Guppies, hyenas and mice share one particular retinal specialization in their eye: Photoreceptors ("cones") sensitive to 'green' light are largely located in the top half of the eye, whereas cones sensitive to 'blue' light dominate the bottom half. Since the lens inverts the image as it enters the eye this arrangement seems to make intuitive sense: blue light from the sky is detected by the blue cones, while the greenish light from the ground falls onto the green cones.
Scientists led by Thomas Euler at the Werner Reichardt Centre for Integrative Neuroscience at the University of Tübingen have investigated this retinal specialization in mice. In their study, just published in the journal Neuron, they show that this arrangement is not an adaptation to the predominating 'colors' of the sky and the ground, as was previously thought. Their experiments showed that the apparent match between 'color' and differential cone distribution brings the animals no advantage. "The green cones would 'see' the light in the sky just like the blue cones," explains Thomas Euler. Instead, this specialized distribution of cones appears to subserve a much more fundamental aspect of vision: the detection of dark-light contrasts.
As photographers will know, there is a very substantial difference between the sky and the ground in terms of brightness and contrast. On the ground average brightness is rather low in comparison with the sky, and light is reflected from things such as leaves and the earth, so that contrasts of bright and dark are roughly equally frequent. Light from the sky, however, is usually direct, with objects appearing as dark silhouettes against a bright background. So it would make sense for different parts of the eye to be adapted to the predominant distribution of contrast below and above the horizon.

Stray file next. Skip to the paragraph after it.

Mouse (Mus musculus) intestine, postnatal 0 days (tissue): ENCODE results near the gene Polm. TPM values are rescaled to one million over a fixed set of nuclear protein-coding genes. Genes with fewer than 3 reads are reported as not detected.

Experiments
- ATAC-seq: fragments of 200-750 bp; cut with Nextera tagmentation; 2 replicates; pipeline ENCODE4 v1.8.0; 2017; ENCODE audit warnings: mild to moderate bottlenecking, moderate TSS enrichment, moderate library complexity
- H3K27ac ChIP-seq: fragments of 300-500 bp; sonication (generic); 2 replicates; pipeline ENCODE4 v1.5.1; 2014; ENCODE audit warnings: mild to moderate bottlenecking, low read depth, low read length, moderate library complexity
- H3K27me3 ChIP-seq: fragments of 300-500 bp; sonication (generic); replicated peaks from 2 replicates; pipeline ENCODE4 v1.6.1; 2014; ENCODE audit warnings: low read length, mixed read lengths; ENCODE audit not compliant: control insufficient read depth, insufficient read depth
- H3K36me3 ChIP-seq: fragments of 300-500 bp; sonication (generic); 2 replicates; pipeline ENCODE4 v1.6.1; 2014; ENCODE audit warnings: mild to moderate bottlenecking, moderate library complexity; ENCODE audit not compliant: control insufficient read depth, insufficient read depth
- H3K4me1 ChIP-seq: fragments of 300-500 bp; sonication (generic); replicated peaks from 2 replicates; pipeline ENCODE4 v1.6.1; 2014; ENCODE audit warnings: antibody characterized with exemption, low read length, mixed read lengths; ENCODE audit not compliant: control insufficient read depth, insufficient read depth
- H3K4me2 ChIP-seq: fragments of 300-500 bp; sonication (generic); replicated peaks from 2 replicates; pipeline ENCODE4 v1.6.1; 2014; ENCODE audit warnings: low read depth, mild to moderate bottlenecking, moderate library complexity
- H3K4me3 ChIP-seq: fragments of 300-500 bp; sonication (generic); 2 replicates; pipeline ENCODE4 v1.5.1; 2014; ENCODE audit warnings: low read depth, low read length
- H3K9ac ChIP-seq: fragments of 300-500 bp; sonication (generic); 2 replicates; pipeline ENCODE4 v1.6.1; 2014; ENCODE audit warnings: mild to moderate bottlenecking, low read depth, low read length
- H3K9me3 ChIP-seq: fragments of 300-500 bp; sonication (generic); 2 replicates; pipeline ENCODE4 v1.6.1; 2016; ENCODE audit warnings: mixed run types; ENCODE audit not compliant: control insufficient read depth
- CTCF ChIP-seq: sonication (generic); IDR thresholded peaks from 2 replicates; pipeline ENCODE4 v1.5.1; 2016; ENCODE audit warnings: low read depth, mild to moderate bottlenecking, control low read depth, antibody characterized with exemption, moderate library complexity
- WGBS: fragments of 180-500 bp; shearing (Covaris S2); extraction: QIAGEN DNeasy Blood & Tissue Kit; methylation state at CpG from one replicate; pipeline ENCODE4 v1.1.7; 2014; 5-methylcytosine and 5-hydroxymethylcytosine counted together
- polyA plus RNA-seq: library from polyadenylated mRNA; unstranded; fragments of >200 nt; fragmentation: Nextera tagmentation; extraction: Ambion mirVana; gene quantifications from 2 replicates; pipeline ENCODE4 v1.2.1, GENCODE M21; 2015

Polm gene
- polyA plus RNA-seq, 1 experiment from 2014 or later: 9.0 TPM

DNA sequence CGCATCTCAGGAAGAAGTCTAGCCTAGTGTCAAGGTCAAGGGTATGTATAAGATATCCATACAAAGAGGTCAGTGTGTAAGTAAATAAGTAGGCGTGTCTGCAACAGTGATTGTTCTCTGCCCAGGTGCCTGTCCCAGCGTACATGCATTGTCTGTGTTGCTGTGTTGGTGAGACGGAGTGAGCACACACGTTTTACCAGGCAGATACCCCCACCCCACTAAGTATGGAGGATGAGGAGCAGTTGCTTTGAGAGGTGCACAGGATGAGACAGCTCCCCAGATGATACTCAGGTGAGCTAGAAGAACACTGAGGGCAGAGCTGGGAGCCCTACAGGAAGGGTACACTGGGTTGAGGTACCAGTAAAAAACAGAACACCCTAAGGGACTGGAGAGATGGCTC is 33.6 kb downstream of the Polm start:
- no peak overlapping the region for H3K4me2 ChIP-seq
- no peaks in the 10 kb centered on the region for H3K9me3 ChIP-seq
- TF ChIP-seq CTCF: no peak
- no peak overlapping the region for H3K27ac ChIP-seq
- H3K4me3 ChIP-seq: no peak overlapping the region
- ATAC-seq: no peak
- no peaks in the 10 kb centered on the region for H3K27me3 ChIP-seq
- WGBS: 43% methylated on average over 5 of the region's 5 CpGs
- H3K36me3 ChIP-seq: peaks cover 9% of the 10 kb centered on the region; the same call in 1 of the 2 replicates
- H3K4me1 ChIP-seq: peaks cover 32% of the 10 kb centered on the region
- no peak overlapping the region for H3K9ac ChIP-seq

"Indeed, this is the case: Green cones in the mouse retina respond similarly to dark and light stimuli, but blue cones respond more strongly to dark ones," clarifies the scientist. The 'blue'-sensitive, sky-oriented lower half of the mouse retina is tuned to spot dark objects against a bright background. These objects can be, for example, birds of prey. The results match very well with two recent studies in which it was shown that mice either freeze or run and hide as soon as something dark appears above them. This instinctive reaction occurs within less than 200 milliseconds, which is too short a time to allow for a thorough 'assessment' of the situation. Therefore, the researchers think that this behavior is based on very fast visual processing, as it might be provided by a signal path specializing in dark contrasts that begins at the first synapse, with the cones.
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